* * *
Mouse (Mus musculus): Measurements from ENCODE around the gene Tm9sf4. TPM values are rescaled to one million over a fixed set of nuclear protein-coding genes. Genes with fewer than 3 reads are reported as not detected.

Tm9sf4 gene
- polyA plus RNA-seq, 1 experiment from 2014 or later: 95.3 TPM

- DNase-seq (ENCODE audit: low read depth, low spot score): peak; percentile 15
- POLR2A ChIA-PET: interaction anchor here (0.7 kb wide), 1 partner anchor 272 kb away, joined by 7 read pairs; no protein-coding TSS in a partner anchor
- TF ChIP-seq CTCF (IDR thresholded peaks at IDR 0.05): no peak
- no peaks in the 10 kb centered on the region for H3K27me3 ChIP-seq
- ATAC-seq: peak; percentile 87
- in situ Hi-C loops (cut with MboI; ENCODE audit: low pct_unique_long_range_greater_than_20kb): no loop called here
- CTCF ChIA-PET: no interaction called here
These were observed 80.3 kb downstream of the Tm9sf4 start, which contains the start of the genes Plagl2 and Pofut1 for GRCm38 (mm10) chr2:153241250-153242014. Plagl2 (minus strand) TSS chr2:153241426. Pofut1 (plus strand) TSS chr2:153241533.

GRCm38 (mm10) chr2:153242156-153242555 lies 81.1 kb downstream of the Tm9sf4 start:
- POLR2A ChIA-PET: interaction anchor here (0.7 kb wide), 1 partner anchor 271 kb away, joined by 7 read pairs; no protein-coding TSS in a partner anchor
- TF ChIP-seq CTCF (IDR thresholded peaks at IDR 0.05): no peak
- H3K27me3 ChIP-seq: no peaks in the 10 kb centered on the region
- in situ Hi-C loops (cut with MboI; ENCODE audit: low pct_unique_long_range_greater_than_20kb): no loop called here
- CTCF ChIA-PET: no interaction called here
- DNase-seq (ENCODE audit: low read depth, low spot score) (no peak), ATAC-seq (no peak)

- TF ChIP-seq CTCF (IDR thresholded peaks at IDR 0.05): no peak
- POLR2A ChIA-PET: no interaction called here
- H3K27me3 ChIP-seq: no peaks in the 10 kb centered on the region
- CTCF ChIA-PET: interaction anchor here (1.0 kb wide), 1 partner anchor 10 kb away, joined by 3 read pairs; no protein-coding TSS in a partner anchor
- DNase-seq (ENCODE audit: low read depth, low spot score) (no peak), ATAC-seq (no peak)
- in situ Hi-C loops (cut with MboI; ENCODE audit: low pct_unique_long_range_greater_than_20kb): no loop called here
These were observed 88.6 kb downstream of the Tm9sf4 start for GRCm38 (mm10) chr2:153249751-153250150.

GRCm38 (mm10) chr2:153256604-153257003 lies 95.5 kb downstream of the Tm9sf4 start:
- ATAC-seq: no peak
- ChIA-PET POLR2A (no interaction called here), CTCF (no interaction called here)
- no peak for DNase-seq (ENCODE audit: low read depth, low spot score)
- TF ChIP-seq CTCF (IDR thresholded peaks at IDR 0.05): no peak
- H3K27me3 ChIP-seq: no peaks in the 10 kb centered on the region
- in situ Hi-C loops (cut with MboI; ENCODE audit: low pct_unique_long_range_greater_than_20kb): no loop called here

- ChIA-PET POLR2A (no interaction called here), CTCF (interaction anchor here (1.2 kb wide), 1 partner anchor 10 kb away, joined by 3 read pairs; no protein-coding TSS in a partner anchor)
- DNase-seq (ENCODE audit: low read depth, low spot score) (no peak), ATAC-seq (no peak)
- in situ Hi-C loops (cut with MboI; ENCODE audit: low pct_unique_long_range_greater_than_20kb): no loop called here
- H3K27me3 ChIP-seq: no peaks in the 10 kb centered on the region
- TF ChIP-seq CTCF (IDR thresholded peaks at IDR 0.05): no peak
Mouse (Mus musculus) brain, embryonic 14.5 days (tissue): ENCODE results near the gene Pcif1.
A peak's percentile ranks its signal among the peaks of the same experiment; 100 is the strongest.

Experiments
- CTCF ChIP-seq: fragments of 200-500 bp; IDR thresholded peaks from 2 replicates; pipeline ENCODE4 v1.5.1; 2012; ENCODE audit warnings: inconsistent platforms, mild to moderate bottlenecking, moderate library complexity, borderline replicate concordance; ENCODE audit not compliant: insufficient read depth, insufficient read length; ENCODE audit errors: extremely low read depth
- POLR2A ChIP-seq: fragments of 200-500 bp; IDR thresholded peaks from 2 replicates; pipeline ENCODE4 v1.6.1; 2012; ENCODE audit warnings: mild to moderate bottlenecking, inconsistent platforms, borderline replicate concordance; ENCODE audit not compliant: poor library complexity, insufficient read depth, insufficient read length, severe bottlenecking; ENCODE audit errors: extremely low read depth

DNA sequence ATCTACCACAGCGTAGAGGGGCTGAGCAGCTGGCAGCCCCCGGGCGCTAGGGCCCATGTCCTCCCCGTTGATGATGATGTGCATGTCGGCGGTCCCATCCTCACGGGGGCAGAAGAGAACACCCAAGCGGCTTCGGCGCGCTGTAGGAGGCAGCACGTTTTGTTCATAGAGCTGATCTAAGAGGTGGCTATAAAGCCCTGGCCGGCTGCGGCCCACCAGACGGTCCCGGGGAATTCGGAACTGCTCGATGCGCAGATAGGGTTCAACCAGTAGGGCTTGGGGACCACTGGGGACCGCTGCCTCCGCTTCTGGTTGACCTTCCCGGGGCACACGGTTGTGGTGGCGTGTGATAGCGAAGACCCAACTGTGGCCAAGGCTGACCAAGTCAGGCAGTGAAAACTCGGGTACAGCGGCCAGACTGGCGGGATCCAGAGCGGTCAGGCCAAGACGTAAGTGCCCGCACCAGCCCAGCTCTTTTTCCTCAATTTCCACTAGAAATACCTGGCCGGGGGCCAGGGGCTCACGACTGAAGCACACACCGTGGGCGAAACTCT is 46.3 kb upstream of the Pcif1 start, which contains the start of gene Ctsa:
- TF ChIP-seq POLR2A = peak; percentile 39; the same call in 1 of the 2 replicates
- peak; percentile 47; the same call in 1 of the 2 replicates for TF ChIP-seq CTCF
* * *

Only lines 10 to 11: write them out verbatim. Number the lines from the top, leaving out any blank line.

- CTCF ChIA-PET: no interaction called here
These were observed 80.3 kb downstream of the Tm9sf4 start, which contains the start of the genes Plagl2 and Pofut1 for GRCm38 (mm10) chr2:153241250-153242014. Plagl2 (minus strand) TSS chr2:153241426. Pofut1 (plus strand) TSS chr2:153241533.